We came into Zimbabwe in June 1981. We felt so good coming to a free Zimbabwe.
I can’t even describe the mood.

MH: So, comrade, did you ever go to the war front and are you happy with the role that you played at the rear?

Cde Hondo Mushati: No, I didn’t, but the major war was in the rear. All the major battles you want to talk about during the liberation struggle, happened in the rear.
That’s where most of the people died. For people to be at the war front, it started with the training, which was my specialty.

The other thing that I want you to know is that the rear was a big war front. The most dangerous war front, where you could be attacked without any warning.
At the war front one would expect to engage in a battle any time, but not at the rear.
But Smith brought the war front to the rear through the numerous massacres, that’s why we have many people who died at the rear.

MH: When you came back you joined the army? Tell us briefly about that.
Cde Hondo Mushati: When I came back, I went to Llewellyn Barracks in Bulawayo.
I was in the army until I became a captain. While in the army, I was deployed to Mozambique in 1983 to deal with the Renamo menace and secure our fuel pipeline.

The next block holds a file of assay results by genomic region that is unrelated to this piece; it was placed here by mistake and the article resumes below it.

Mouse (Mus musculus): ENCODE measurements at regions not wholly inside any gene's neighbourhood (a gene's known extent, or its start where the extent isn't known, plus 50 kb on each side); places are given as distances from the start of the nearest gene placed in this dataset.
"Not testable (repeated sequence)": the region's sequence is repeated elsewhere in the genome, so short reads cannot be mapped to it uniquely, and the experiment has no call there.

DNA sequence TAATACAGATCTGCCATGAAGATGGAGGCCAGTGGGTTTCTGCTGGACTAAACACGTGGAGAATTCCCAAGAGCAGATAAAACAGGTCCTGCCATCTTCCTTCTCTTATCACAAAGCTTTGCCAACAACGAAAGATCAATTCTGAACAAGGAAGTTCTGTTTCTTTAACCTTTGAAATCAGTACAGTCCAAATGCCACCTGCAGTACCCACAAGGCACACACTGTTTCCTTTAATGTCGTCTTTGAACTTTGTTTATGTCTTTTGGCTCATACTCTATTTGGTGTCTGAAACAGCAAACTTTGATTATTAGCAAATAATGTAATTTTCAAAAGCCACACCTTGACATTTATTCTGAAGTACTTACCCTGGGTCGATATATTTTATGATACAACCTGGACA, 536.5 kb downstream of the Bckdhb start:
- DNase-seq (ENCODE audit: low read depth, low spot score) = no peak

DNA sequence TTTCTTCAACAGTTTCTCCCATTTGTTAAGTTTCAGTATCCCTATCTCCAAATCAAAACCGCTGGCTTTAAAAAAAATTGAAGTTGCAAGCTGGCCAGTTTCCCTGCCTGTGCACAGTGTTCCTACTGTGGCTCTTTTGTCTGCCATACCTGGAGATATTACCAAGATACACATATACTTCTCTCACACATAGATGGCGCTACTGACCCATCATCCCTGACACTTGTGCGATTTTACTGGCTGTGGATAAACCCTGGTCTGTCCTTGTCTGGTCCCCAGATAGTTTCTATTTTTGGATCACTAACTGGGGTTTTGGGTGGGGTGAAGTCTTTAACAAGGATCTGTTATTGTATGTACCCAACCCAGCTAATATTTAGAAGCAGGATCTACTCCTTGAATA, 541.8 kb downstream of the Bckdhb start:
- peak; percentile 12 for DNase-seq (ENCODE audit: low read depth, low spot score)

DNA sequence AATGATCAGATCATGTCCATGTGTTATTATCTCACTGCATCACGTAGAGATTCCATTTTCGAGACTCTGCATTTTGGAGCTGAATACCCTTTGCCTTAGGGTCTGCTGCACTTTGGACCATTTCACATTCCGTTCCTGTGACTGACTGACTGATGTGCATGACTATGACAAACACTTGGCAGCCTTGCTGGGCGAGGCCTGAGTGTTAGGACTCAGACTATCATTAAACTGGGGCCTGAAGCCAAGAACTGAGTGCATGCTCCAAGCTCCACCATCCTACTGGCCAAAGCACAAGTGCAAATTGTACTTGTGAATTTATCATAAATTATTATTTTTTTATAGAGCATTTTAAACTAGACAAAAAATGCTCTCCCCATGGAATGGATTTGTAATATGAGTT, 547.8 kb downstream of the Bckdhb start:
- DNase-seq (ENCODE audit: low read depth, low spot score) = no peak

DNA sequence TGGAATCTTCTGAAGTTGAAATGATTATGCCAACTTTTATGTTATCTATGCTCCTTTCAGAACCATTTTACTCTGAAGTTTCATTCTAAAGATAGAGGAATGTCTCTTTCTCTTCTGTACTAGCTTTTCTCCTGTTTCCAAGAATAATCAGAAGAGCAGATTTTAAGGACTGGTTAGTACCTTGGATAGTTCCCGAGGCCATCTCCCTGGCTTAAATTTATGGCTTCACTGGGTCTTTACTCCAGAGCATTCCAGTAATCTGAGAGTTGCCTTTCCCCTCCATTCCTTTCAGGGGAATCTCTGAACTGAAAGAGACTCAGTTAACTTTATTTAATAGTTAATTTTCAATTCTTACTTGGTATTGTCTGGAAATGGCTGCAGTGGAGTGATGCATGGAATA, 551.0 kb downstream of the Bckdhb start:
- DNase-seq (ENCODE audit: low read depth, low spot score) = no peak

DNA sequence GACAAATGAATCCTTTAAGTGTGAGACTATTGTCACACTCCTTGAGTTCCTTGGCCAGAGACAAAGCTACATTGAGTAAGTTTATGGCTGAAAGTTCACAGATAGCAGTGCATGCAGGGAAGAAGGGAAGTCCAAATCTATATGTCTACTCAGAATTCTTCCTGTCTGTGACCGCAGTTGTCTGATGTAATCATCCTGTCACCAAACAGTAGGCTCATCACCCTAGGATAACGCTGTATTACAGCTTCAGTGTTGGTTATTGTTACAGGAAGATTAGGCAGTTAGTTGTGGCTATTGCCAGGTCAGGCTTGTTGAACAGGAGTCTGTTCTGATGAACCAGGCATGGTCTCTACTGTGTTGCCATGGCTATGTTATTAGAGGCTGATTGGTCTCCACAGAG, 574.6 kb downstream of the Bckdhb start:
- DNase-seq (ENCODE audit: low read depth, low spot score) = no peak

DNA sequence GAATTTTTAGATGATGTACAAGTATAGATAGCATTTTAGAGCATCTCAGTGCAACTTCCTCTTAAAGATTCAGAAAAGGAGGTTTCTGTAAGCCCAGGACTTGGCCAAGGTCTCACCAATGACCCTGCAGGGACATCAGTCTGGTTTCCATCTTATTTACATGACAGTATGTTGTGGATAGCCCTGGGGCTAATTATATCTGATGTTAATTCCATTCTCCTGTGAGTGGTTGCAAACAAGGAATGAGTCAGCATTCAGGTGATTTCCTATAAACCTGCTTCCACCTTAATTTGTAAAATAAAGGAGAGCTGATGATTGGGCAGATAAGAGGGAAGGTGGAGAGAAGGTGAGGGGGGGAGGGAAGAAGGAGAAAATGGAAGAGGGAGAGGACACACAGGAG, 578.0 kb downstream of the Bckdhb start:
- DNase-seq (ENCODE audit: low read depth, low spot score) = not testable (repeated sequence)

Of course I was later deployed to other army operations and I then left the army in 1992.

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(STICKY) (SUNDAY MAIL ZW) MDC’s persistent attack on masses
Saturday, 15 June 2013 14:36

COMMENT - Chatham House (RIIA)? See the lecture Land Reform In Zimbabwe Revisited: A Qualified Success? (with audio), back in January 31 2013.

“Vanokunga rurimi rwavo souta hunokanda miseve ine muchetura wemanyepo. Havamire pachokwadi munyika; nokuti vanokwira nokudzaka vechironga zvekuparadza.” (Jeremiah 9 verse 3) (Native Version)

“Asi hapana chokurwa nacho chakagadzirirwa kurwisana nemwi chinozobudirira. Ndimi nemitauro yekumupandukira pakutonga muchazvinyisa pachokwadi. Iyi iri nhaka yavakasarudzwa na Jehovha.”(Isaya 54 verse 17) (Native Version)

It is no coincidence that the founder president of modern Ghana and one of the founders of the Organisation of African Unity (OAU), Dr Kwame Nkrumah, observed that African Unity and Pan-Africanism would be difficult to achieve and sustain without a Pan-African media system.

It is no coincidence that the most persistent call by the white-sponsored MDC formations against Zimbabwe has been for unlimited “media reform.”

Indeed, it is no coincidence that the demonisation of the African land reclamation movement, the vilification of Zimbabwe’s unique revolution in land tenure and peasant empowerment, has been achieved through white-sponsored media outlets, through white-sponsored media NGOs, and through the Anglo-Saxon Press. NGOs thrive on the myth of African rural poverty which they use to raise funds for themselves.